Love it!!| Posted January 06, 2010
The album Who Speaks For Planet Earth by And Then There Were None is such a great album. The upbeat techno/pop sound is something that many people will enjoy. I really like their songs Thank The Watchmaker and Right Here Waiting.
"And Then" there was a great album!| Posted March 16, 2009
And Then There Were None's (ATTWN) debut album, Who Speaks For Planet Earth? is an outstanding effort from the new Tooth and Nail band from Salem, NH. Taking their cue from recent dance rock efforts by, Family Force 5 and Krystal Meyers, ATTWN takes it a step (or two) further and the result is a collection of 11 Club ready dance anthems that are sure to get you dancing! While the names of the songs are reminiscant of bands like Underoath, long and leaves you wondering what they have to do with the song, the lyrics are rather thoughtful and poetic. Songs like "Hospital" and "Atmosphere" are fun dance anthems on the surface, but if you dig deep enough there is an intelligent and intellectual core. "Reinventing Robert Cohn" deals with temptation in a tactful way, but is Radio friendly to the Christian media and also the Mainstream market.
The bands Punk roots shine through on the entire album, both vocally and musically, "Action Is The Anecdote" starts off as a punk ballad, but quickly transforms into a dance/electro ballad, complete with layering in crowd noise for a great effect. "The Alamo" & "Insozzz..." are the only places on the album I have any quibbles, and that is only because they are toned down and not as fun as their predecessors. Oh, did I mention there is a cover of Richard Marx's "Right Here Waiting"?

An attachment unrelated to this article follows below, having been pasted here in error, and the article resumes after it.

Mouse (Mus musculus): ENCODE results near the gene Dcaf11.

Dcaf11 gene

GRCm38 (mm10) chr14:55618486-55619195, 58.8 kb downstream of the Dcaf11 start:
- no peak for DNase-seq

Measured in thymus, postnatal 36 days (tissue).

While ATTWN is no Daft Punk or Moby, they sure are making a name for themselves. Give them a chance, and they may quickly become your favorite Veggetarians.
If you like dance beats...| Posted September 12, 2009
Dance music is really not my thing. Repetitive club beats get annoying. That being said I really liked Reinventing Robert Cohn. This band didn't really seem like your typical dance/rock band. After listening to the whole cd, I started to change my mind. Beats started blending together and the whole album just became hard to listen to. There are some very catchy songs, don't get me wrong. But as a whole, this isn't for someone who doesn't love the club sound.